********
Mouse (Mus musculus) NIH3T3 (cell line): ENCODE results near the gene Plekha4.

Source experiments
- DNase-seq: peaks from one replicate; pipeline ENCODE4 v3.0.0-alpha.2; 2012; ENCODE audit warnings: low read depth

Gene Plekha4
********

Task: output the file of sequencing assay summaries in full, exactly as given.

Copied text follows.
Mouse (Mus musculus) NIH3T3 (cell line): ENCODE results near the gene Plekha4.

Source experiments
- DNase-seq: peaks from one replicate; pipeline ENCODE4 v3.0.0-alpha.2; 2012; ENCODE audit warnings: low read depth

Gene Plekha4